John | 16 December 2015  

Religion would clarify whether a person really is in need i.e. non-Muslims are being persecuted and killed. Easy solution. And no terrorists in the non-Muslim lot either.

Michael | 18 December 2015  

Just as you don't ask a drowning person their religion before rescuing, I've often wondered why people of different nations are called Muslim?

Mary | 19 December 2015  

"The Christian church does not exist to preserve itself, or promote its own wellbeing." that's an interesting philosophical statement?

Mary | 19 December 2015  

If we celebrate anything at Christmas, it is the supreme sign of God's love for humanity: the coming of Jesus, the eternal son made made man.. John 1: 14.

AO | 22 December 2015  

Error, result of typing too quickly: not 'made' man, but made 'flesh'.No intention to go against the Nicene creed, Fr JG.

AO | 08 January 2016  

Very important article thank you. The reminder of Jesus' encounter with the Canaanite woman is particularly poignant, not least because ancient Canaan is incorporated in parts of modern day Lebanon, Syria and Jordan - the epicentre of the refugee crisis. Selecting only or predominantly Christian refugees is a very dangerous and unworthy option, dangerous not least for the Christian minorities left behind in IS controlled areas.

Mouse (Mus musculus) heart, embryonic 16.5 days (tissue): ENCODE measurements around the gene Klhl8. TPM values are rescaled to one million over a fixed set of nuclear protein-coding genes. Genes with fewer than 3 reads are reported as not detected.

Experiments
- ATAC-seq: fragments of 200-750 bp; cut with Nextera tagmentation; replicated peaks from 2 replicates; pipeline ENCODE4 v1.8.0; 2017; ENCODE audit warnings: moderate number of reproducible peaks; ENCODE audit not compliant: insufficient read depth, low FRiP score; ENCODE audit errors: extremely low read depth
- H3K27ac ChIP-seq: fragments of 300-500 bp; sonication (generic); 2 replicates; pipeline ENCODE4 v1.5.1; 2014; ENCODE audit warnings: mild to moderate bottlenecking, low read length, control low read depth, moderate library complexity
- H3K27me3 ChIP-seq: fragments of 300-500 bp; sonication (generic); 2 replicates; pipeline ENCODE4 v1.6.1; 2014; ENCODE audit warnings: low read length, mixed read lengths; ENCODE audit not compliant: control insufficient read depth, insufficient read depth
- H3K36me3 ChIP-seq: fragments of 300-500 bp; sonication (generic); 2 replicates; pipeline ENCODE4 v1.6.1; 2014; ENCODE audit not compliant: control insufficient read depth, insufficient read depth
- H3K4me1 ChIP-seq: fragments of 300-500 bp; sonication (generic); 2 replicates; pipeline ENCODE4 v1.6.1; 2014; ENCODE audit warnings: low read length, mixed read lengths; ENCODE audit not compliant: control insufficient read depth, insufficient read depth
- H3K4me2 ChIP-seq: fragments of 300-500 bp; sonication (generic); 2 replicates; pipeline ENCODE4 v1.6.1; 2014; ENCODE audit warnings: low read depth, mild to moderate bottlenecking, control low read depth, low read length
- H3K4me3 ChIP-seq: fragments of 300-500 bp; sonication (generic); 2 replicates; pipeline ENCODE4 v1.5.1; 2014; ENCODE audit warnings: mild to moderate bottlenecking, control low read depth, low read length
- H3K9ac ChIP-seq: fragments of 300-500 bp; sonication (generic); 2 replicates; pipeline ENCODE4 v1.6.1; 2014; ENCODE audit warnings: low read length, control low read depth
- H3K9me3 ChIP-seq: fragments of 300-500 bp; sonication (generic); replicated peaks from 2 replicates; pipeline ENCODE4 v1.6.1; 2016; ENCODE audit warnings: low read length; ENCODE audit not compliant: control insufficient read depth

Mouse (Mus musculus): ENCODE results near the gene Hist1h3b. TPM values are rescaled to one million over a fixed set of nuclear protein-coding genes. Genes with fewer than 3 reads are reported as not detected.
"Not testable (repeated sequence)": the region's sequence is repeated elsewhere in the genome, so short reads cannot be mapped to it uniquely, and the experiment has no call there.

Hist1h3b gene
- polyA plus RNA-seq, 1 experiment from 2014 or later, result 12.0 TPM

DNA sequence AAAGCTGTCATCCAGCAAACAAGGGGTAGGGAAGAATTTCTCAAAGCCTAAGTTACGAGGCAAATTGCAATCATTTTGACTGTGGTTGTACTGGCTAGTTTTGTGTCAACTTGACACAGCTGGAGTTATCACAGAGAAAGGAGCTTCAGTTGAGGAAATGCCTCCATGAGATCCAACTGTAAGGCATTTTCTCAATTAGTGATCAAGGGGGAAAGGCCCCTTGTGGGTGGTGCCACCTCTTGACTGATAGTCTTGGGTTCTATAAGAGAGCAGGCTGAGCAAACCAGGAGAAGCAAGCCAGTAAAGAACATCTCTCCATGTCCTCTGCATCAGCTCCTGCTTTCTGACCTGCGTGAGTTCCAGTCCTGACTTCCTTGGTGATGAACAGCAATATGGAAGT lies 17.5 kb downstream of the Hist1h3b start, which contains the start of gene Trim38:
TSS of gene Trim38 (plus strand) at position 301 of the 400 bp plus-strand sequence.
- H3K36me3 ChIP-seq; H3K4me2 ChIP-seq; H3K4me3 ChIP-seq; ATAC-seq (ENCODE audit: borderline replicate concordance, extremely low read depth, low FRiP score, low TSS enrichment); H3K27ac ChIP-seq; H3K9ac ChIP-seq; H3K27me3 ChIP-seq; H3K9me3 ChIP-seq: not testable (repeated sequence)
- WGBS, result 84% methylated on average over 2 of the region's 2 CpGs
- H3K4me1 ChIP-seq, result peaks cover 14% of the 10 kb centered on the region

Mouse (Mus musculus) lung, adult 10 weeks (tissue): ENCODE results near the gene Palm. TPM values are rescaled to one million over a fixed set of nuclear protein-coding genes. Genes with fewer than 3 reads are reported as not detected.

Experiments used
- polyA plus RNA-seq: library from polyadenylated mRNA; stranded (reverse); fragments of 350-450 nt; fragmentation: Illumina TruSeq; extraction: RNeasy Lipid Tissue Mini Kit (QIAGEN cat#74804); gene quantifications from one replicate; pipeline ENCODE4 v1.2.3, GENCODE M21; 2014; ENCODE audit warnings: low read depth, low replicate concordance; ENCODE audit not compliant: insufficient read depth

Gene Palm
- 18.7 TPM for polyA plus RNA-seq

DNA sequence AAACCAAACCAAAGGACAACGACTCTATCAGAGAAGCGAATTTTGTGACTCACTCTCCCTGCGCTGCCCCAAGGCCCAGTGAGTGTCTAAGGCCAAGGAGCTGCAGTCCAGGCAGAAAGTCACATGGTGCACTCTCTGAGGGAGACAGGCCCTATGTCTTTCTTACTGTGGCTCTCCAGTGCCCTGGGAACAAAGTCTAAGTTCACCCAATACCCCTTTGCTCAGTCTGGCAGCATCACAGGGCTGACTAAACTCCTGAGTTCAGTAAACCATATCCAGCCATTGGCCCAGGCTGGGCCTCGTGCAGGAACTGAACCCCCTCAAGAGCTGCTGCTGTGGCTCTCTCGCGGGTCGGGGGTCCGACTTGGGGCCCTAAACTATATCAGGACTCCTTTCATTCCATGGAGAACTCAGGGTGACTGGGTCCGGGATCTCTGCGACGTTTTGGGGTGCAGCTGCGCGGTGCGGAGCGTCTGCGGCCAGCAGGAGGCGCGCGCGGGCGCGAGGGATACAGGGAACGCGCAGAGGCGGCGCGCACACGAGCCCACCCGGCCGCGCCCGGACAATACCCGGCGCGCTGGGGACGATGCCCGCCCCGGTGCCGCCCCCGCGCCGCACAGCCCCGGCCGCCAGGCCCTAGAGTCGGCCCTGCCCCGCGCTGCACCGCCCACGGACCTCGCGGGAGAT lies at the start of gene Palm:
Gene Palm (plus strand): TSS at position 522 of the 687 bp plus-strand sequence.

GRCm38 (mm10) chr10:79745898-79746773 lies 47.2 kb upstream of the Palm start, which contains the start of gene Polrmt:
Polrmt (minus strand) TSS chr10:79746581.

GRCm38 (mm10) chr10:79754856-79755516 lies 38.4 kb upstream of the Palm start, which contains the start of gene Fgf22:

Noelle Fitzpatrick | 11 January 2016  

That's like saying that our Lord wouldn't want us to give any priority to Jews among those fleeing from the Nazis.

Ronk | 05 March 2016  

The woman won over Jesus with her courageous response. May it also win over our hearts as we look at these people who need a safe home after their terrifying adventure.

Johanna Blows | 20 June 2016  

Jesus would turn only the evil away and I don't believe there are too many of those This is so uncomfortable for us, because it might interfere with our very comfortable lives. It is difficult, so we just keep accepting what is unfair and so cruel. This, I believe, is the truth.

Catherine | 14 July 2016